The growing debate on our continued involvement in the Middle East after 9/11 has long since crossed the boundaries of bipartisan politics. With arguments for and against resonating from both sides, the question remains concerning the will of the American people and a showdown is looming about the case for returning home.
After 2010, the war in Afghanistan became the longest war in US history, a statistic which becomes a tacit attempt to rile us into a frenzy when the 58,209 casualties of Vietnam overshadow the death toll of 2,229 in Afghanistan, as of last Thanksgiving. The media hounded the war in Southeast Asia relentlessly until we pulled out, but with a Democrat in office we are not being splashed with the blood of our fallen soldiers on a nightly basis because it would make Obama look bad, and as a result we have become desensitized to the numbers. In some ways the very expanse of time that we have been there makes it a non-issue to the public mindset, causing polls to hover in place since December 2010.
Unlike with Vietnam, because we have a professional army we respect our troops enough to determine what they are willing to die for, and whether truth or 9/11 propaganda, the original purpose of our mission in the Middle East has not changed. Arguments against the war suggest that we should have left shortly after 2001 when the Taliban escaped into Pakistan and the CIA successfully cut off their funding from Saudi Arabia, that the attempt to modernize a fourth world tribal nation into even a third world basketcase like Iraq was terribly myopic, running the risk of becoming the true quagmire in a place that is known as the “graveyard of empires.” Despite invasions from the Greeks under Alexander, the Mongols, the British, and the Russians, the area was never pacified for long and it was never out of the hands of the mountain tribes who continue to defend the area as home.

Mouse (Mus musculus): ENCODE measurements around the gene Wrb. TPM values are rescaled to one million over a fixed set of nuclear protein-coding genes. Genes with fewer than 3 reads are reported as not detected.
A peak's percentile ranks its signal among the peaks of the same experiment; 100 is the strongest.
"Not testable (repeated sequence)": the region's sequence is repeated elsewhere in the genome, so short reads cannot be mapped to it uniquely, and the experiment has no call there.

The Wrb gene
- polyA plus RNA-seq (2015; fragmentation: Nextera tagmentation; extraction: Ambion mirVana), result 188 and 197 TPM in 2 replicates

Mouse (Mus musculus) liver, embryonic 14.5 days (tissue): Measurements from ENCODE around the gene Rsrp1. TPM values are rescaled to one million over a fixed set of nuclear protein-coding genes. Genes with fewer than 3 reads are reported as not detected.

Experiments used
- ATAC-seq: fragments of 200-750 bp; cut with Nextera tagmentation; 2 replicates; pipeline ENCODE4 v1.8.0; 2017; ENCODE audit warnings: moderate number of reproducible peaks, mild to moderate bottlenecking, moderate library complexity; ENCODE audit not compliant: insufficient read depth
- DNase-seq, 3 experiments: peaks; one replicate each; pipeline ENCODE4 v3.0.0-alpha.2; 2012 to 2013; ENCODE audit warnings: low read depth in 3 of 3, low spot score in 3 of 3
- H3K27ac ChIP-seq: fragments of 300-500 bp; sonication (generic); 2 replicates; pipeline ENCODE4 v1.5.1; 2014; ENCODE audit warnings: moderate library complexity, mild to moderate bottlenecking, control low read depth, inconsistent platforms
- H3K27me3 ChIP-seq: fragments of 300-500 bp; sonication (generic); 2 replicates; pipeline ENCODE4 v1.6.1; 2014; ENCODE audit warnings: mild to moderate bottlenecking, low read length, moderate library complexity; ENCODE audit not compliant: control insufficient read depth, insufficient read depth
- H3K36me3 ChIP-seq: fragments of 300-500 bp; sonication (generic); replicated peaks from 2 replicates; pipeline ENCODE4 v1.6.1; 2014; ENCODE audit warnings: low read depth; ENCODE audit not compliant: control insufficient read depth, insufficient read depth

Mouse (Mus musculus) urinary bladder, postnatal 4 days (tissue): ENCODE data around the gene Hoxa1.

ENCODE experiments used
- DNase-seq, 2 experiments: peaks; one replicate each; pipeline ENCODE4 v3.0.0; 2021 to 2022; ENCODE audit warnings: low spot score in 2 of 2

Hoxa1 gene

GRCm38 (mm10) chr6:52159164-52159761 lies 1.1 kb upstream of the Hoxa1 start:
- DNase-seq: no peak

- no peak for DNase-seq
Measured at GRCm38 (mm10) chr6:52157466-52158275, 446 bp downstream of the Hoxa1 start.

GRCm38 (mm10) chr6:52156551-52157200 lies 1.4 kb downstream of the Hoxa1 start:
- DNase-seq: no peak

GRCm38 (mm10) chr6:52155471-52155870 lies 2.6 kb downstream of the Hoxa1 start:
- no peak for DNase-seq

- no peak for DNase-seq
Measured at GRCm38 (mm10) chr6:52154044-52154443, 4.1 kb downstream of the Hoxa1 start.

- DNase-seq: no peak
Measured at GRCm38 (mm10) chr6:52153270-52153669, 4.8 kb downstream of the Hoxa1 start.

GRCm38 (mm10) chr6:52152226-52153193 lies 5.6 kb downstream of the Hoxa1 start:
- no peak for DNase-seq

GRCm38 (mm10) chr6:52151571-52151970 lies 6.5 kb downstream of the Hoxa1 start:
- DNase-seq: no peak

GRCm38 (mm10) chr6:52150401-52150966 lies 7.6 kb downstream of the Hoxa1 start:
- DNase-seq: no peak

Arguments pushing this showdown for a decision about the war remind us that we went in under certain pretexts that we cannot abandon as political semantics. We may not be able to advance their civilization, but we protected their women and daughters and provided them with the opportunity for education, something that we cannot shrug our shoulders about, since virtually no one has determined our presence in the pejorative sense to be an occupation. We have spent our time building up the infrastructure of their country, something that will be lost if we decide to leave. They wanted us there, and they still want us to remain, and their corrupt politicians have had no problem pocketing our money while we try to be the humanitarians that we are.
Either way, Afghanistan is no longer needed as a staging point against possible invasions of Iran or Pakistan, should their nuclear technology be threatened by extremists to the point of requiring action. We have plenty of aircraft carriers in the Persian Gulf to mollify that detraction. Still, on Wednesday General Joseph F. Dunford Jr., the lead American commander in Afghanistan, testified for the Senate Armed Services Committee that Al Qaeda might regroup and be capable of planning another 9/11 attack.
The result of leaving Iraq has given us irrefutable evidence of our value in the region, since 2013 was the deadliest year in the last five, with violence escalating in recent months and more than 900 people killed across the country in January alone. Even if we no longer need Afghanistan as a jumping point from which to stage potential strategic missions, drone or otherwise, and the country itself is never going to be pulled into the modern age just because of our continued presence, the question standing for the American people is whether or not we care enough about the women and children of the Middle East to remain there.
According to retired General Dr. Robert Scales, the reason that Afghanistan became a problem for us after the Russians was because of the power vacuum left behind. Historically speaking, this was entirely our fault, as we were the ones who invested much of the 1980s to aiding the Afghans against their Communist aggressors, who were known to be responsible for about a million deaths. Leaving the country completely would result in precisely the same vacuum, according to the retired General, and whatever blood we have spilled already becomes the very justification to stay rather than to toss aside the honor of our sacrifice. If we originally went in claiming that it was about the spread of democracy, the freedom of those who have no voice must still be worth fighting for, and we cannot overlook the chance that we could be setting ourselves up for another 9/11 by leaving. We will see if the American people agree with the General as this showdown looms.
By Elijah Stephens